"pubDate" : { "$gt" : "2011-04-03T21:00:00Z"}

    where as

    "pubDate" : { "$gt" : ISODate("2011-04-03T21:00:00Z")

    would work, but the query won't do it the right way.

    ReplyDelete
  6. query.addCriteria(where("pubDate").gte(date));
    works ... one letter difference

    ReplyDelete
  7. Hello,

    I'm getting following error...
    I have spring-data-mongodb-1.0.0.M1.jar
    and
    spring-data-commons-core-1.0.0.RC1.jar

    in my classpath

    Error creating bean with name 'mainController': Injection of resource dependencies failed; nested exception is org.springframework.beans.factory.BeanCreationException: Error creating bean with name 'pageService': Injection of resource dependencies failed; nested exception is org.springframework.beans.factory.BeanCreationException: Error creating bean with name 'mongoTemplate' defined in ServletContext resource [/WEB-INF/mongo-config.xml]: Cannot resolve reference to bean 'mongo' while setting constructor argument; nested exception is org.springframework.beans.factory.BeanCreationException: Error creating bean with name 'mongo': Instantiation of bean failed; nested exception is org.springframework.beans.BeanInstantiationException: Could not instantiate bean class [org.springframework.data.document.mongodb.MongoFactoryBean]: Constructor threw exception; nested exception is java.lang.NoClassDefFoundError: org/springframework/data/document/UncategorizedDocumentStoreException

    ReplyDelete
  8. Now I'm able to remove above error
    but got new error

    ct-props-correct.4: Error for type 'mongo-repository'. Duplicate attribute uses with the same name and target namespace are specified. Name of duplicate attribute use is 'repository-impl-postfix'.

    I tried googling this error a lot but failed to get any direction

    Please guide me....

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  9. Awesome article! Had no trouble following it or running the app.

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  10. What is the performance like between spring data and native mongodb

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  11. Thank you very much! very useful!

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  12. This was quite useful but isn't there a way to write my queries using plain json syntax as it is done in a mongo shell. It would be nice if the framework allows to pass the arguments to methods like find and findOne which are plain `json` strings but the results could be easily mapped to user objects.

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    Replies
    1. mickey, maybe there's a way. But why do you need to expose the query to your clients? The idea is not to expose the underlying database technology whether it's NoSQL or SQL-based.

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  13. Does Mongodb support transaction? If not then what is the purpose of adding those annotations here?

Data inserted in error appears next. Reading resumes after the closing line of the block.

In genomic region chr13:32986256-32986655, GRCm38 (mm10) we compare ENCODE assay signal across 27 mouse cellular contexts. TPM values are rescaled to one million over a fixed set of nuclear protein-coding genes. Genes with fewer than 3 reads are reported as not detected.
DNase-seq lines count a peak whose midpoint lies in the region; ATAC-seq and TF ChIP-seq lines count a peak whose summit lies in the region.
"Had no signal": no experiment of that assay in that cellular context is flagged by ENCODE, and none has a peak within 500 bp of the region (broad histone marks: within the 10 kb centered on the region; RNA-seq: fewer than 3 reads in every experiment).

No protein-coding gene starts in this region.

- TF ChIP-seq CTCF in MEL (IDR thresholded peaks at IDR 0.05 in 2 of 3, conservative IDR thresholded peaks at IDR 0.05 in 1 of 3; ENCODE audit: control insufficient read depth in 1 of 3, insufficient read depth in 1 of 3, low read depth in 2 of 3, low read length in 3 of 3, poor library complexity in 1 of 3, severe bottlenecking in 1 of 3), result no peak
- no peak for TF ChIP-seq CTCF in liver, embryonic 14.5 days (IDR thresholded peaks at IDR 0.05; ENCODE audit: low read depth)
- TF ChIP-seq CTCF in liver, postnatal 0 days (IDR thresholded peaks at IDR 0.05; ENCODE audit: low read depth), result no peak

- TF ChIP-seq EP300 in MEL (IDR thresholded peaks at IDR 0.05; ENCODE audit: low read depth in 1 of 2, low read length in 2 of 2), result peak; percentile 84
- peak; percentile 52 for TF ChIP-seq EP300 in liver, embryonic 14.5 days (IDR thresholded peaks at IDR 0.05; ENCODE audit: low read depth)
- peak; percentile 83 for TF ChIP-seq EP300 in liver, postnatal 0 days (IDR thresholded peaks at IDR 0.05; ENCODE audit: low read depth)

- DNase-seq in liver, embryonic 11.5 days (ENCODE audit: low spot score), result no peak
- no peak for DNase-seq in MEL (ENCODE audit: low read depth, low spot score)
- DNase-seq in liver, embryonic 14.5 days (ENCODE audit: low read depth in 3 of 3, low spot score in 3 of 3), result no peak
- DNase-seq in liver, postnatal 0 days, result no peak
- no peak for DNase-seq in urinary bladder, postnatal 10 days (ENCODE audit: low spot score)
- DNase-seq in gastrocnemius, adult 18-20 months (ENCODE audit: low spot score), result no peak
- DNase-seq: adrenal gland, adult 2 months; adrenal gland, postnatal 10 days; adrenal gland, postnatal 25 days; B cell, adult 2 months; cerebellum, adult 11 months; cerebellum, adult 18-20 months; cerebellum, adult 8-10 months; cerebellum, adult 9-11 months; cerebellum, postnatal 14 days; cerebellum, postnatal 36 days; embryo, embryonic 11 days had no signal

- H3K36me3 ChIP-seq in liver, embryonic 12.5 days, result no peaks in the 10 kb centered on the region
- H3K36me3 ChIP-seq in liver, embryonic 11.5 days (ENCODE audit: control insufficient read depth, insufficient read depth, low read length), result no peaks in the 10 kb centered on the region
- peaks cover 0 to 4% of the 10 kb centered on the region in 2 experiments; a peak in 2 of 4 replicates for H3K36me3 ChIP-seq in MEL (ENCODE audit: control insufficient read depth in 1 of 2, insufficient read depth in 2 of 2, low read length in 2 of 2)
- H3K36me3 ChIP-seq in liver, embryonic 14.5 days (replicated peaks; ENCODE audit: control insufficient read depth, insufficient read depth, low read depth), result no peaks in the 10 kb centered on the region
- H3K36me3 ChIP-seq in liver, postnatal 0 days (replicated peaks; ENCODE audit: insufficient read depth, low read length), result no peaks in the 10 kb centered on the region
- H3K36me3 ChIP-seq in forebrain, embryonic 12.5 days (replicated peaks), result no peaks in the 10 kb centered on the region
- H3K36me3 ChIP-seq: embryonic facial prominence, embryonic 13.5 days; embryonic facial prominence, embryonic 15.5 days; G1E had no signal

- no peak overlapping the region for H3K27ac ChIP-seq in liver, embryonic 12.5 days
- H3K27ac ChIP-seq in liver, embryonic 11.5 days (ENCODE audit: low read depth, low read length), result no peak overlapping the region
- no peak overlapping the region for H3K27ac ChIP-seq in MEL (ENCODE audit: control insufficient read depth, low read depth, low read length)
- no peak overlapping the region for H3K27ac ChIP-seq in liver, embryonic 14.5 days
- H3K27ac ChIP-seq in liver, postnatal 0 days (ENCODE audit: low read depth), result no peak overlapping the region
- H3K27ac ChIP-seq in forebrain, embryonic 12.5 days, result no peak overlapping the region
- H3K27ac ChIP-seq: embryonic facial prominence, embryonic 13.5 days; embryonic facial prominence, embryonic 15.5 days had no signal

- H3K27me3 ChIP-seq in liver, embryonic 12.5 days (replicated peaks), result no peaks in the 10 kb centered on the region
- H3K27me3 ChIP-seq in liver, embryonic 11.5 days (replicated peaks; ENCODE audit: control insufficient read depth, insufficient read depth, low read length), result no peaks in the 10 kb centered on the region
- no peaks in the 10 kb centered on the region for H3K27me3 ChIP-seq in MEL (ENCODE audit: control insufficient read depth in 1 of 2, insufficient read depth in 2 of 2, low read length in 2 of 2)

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    Replies
    1. Atharva, thanks for pointing that out. I know most NoSQL stores don't provide transactional support. I think this is an old remnant from my old projects. I have provided a note at the top of this article indicating a link to a much updated guide: http://krams915.blogspot.com/2012/01/spring-mvc-31-implement-crud-with_7897.html

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  14. Hi Mark.
    Does Mongodb support atomic crud operations for object with relations in a single document instance? I'm looking for an example with collections.

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  15. This tutorial is not working. There is some issue related with jars.

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  16. Hi Mark,

    Nice tutorial, I got my app working but sometimes tomcat suddenly stops and prints something about mongocleaner and threads. The message looks like

    SEVERE: The web application [/sky-rest-provider] appears to have started a thread named [MongoCleaner1055191651] but has failed to stop it. This is very likely to create a memory leak.

    Did you ever see this behaviour??

    Thanks!

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    Replies
    1. I'm not really sure what the real cause of this problem. Are you using the latest libraries? I have already provided an updated version of this guide: http://krams915.blogspot.com/2012/01/spring-mvc-31-implement-crud-with_4739.html

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  17. Hi,

    I'm trying to tweak this to connect to my mongolab cloud DB, however the only way I can see to enter a password is to use mongo:db-factory in the mongo-config.xml. Whenever I do this however I get "no declaration can be found for element 'mongo:db-factory'".

    How can I add username/password to connection details in order to connect to a remote mongodb, rather than localhost? Can you provide an example that connects to a free mongolab account?

    Cheers!

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  18. Suppose we have two documents and we are going to save the documents in mongodb both are dependent documents so how can we handle the transaction in mongodb using spring.?